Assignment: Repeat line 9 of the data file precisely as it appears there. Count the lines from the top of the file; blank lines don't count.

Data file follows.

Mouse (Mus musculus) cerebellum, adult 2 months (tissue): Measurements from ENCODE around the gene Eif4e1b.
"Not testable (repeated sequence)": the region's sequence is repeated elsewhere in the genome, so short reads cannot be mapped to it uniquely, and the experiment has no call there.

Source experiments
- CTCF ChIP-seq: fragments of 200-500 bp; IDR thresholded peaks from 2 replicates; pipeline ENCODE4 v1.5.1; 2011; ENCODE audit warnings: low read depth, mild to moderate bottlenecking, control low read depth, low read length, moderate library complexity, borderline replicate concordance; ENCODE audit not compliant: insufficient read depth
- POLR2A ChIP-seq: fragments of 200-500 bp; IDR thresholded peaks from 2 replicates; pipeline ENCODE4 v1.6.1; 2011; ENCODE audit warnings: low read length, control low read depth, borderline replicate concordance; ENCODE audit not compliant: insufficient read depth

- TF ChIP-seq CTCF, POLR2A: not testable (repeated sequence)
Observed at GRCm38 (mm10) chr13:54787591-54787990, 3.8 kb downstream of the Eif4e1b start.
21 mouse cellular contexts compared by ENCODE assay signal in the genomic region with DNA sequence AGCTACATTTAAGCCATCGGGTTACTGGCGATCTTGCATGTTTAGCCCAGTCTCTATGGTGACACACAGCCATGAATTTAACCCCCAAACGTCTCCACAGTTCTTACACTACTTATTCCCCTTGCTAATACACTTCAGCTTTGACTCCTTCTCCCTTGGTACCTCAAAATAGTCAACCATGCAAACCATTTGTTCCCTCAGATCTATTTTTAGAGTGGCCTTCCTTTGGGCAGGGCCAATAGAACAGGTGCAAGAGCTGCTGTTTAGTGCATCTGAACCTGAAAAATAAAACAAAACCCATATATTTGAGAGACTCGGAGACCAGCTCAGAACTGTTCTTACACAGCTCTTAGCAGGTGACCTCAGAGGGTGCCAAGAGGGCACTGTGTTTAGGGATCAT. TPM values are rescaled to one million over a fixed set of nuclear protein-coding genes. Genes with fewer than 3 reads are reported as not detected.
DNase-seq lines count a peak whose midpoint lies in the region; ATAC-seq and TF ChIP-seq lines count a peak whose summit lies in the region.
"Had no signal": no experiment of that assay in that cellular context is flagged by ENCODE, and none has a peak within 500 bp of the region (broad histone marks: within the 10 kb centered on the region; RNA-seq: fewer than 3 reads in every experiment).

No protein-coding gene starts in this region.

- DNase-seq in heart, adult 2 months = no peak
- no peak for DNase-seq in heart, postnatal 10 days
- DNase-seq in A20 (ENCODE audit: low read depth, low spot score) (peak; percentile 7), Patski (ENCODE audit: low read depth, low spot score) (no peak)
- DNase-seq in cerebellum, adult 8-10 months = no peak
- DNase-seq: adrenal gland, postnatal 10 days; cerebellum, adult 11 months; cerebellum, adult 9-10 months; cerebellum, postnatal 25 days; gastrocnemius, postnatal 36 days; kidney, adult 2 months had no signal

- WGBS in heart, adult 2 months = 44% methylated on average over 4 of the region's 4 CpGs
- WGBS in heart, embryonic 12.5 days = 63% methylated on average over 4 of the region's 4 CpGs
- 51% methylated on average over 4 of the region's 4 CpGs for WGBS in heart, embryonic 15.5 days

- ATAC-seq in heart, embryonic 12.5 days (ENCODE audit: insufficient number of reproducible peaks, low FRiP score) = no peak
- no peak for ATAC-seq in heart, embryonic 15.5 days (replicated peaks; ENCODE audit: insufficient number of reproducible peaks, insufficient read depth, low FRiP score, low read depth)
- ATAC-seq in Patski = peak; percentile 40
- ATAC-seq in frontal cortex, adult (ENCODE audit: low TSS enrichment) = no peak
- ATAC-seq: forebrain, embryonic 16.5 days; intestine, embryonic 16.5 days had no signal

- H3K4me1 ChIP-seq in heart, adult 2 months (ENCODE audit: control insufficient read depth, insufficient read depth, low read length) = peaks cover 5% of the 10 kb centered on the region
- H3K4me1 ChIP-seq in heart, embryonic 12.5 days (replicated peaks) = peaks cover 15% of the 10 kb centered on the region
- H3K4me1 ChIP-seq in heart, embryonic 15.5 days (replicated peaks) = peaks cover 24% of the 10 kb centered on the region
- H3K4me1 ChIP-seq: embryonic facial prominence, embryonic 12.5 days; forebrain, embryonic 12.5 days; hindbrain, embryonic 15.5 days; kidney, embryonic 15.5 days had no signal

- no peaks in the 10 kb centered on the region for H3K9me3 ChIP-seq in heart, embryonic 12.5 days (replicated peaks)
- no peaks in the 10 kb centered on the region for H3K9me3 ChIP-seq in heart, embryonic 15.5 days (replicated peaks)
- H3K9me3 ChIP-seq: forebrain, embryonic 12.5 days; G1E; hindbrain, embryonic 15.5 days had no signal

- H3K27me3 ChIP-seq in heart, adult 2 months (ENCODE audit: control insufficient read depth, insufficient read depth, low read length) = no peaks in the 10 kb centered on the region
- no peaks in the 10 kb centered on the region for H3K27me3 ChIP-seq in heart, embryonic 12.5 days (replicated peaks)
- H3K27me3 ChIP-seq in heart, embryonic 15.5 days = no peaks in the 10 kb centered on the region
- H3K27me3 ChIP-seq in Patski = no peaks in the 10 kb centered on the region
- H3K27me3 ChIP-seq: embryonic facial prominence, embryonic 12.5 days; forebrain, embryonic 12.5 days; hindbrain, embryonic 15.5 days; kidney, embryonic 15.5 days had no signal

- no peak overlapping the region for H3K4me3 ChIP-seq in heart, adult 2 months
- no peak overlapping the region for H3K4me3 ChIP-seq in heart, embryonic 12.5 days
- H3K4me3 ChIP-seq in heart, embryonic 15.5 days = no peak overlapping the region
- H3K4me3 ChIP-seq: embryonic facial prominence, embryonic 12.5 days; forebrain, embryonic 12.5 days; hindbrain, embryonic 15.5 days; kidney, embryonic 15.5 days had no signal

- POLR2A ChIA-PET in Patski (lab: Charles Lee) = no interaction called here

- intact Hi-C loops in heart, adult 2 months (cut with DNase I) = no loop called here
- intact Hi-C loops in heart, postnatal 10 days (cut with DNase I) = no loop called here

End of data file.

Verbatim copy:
DNase-seq lines count a peak whose midpoint lies in the region; ATAC-seq and TF ChIP-seq lines count a peak whose summit lies in the region.